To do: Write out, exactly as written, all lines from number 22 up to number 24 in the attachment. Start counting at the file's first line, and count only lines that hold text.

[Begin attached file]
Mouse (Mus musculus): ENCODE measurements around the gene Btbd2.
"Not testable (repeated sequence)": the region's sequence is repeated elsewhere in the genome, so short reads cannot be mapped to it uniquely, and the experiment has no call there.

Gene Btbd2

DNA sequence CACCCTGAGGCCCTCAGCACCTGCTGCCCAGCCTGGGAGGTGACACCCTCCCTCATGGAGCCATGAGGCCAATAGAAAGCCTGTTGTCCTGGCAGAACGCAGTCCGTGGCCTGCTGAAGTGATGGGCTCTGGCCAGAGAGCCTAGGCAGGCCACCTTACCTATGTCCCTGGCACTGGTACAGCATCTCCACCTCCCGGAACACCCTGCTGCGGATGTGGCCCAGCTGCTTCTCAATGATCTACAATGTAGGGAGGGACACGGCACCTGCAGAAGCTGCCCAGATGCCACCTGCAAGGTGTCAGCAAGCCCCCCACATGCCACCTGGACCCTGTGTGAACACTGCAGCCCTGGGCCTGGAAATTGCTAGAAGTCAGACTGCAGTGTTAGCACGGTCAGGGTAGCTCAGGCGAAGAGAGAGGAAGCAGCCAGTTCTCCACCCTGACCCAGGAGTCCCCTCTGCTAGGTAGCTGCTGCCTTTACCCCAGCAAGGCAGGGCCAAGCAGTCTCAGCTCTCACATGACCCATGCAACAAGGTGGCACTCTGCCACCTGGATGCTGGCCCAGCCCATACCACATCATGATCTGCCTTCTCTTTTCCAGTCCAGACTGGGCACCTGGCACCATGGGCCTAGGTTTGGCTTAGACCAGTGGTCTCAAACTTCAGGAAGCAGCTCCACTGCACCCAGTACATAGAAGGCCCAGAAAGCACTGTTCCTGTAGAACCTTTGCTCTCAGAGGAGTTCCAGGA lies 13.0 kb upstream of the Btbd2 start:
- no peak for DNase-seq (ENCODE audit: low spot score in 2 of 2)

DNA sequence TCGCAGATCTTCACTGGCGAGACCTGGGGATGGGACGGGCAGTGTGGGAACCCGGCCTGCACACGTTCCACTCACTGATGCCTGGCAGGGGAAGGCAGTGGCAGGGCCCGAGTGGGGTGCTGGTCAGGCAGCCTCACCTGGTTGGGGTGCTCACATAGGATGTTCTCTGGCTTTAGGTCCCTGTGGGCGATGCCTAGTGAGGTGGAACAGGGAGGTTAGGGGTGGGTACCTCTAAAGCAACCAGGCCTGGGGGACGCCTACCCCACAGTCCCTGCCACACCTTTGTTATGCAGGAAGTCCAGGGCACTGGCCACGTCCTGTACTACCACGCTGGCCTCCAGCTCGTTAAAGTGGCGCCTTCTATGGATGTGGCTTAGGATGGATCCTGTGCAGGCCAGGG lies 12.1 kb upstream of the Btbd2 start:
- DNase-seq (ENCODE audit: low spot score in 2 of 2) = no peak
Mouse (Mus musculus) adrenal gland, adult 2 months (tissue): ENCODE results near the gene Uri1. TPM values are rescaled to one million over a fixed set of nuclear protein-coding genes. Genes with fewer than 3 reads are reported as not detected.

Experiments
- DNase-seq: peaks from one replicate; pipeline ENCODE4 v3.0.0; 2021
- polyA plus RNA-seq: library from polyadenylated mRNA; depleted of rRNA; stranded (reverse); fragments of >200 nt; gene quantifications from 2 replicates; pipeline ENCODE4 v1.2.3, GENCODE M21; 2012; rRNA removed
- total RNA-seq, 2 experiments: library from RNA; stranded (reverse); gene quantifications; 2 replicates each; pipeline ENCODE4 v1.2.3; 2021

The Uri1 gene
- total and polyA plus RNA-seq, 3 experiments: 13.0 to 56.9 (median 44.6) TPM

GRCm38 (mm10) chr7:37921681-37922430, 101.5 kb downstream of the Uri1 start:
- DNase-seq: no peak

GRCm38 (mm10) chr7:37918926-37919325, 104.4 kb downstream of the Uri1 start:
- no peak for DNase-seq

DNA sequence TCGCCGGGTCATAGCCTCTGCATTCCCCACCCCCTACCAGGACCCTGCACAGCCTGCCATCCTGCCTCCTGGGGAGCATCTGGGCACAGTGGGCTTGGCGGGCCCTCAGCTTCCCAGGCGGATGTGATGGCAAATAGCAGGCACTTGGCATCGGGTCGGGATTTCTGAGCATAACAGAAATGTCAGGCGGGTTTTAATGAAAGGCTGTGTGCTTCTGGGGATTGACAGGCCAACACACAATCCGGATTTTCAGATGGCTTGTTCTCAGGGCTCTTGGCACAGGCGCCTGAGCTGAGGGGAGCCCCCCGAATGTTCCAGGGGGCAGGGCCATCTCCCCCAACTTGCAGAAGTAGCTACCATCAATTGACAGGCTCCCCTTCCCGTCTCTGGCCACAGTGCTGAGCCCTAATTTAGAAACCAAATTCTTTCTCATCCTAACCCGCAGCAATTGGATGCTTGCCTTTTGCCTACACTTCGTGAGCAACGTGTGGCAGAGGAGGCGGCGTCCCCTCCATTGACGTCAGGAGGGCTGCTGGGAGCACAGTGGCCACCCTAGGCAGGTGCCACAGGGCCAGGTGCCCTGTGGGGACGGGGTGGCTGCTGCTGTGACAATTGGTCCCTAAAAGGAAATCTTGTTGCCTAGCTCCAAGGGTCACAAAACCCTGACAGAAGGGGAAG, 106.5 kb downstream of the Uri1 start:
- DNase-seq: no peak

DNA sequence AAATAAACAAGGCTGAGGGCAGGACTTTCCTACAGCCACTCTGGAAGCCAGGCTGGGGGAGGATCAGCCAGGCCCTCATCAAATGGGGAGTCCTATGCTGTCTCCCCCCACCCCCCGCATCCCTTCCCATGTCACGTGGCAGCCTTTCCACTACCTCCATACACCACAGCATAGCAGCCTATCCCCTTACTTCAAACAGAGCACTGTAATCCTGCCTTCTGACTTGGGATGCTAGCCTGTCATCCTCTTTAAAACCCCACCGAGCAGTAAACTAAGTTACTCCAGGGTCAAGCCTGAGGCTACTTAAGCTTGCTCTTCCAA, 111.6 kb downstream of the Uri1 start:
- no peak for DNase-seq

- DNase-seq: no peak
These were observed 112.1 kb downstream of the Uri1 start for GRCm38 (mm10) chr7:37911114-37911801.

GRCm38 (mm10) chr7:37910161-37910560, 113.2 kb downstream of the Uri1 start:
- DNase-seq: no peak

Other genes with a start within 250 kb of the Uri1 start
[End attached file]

- no peak for DNase-seq

- DNase-seq: no peak
These were observed 112.1 kb downstream of the Uri1 start for GRCm38 (mm10) chr7:37911114-37911801.